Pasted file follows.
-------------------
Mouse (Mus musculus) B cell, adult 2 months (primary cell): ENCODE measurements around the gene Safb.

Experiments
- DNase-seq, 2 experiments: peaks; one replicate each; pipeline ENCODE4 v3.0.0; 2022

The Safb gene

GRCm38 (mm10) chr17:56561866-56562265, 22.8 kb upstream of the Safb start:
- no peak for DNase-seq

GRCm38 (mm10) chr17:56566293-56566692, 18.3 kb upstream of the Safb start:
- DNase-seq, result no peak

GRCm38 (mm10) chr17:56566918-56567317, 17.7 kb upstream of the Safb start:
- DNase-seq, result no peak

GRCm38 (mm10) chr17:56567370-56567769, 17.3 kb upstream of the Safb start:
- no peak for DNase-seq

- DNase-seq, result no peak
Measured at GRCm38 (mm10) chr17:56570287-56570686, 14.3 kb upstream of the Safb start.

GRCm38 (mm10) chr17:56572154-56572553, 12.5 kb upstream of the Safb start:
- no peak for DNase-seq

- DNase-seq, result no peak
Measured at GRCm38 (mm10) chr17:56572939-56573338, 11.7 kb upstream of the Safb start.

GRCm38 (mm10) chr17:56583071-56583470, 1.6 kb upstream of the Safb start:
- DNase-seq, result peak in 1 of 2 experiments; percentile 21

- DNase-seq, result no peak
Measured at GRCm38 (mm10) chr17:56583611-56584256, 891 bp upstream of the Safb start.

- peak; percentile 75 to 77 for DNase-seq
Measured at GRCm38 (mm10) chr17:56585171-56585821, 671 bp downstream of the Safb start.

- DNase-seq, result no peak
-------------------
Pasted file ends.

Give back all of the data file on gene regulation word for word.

Mouse (Mus musculus) B cell, adult 2 months (primary cell): ENCODE measurements around the gene Safb.

Experiments
- DNase-seq, 2 experiments: peaks; one replicate each; pipeline ENCODE4 v3.0.0; 2022

The Safb gene

GRCm38 (mm10) chr17:56561866-56562265, 22.8 kb upstream of the Safb start:
- no peak for DNase-seq

GRCm38 (mm10) chr17:56566293-56566692, 18.3 kb upstream of the Safb start:
- DNase-seq, result no peak

GRCm38 (mm10) chr17:56566918-56567317, 17.7 kb upstream of the Safb start:
- DNase-seq, result no peak

GRCm38 (mm10) chr17:56567370-56567769, 17.3 kb upstream of the Safb start:
- no peak for DNase-seq

- DNase-seq, result no peak
Measured at GRCm38 (mm10) chr17:56570287-56570686, 14.3 kb upstream of the Safb start.

GRCm38 (mm10) chr17:56572154-56572553, 12.5 kb upstream of the Safb start:
- no peak for DNase-seq

- DNase-seq, result no peak
Measured at GRCm38 (mm10) chr17:56572939-56573338, 11.7 kb upstream of the Safb start.

GRCm38 (mm10) chr17:56583071-56583470, 1.6 kb upstream of the Safb start:
- DNase-seq, result peak in 1 of 2 experiments; percentile 21

- DNase-seq, result no peak
Measured at GRCm38 (mm10) chr17:56583611-56584256, 891 bp upstream of the Safb start.

- peak; percentile 75 to 77 for DNase-seq
Measured at GRCm38 (mm10) chr17:56585171-56585821, 671 bp downstream of the Safb start.

- DNase-seq, result no peak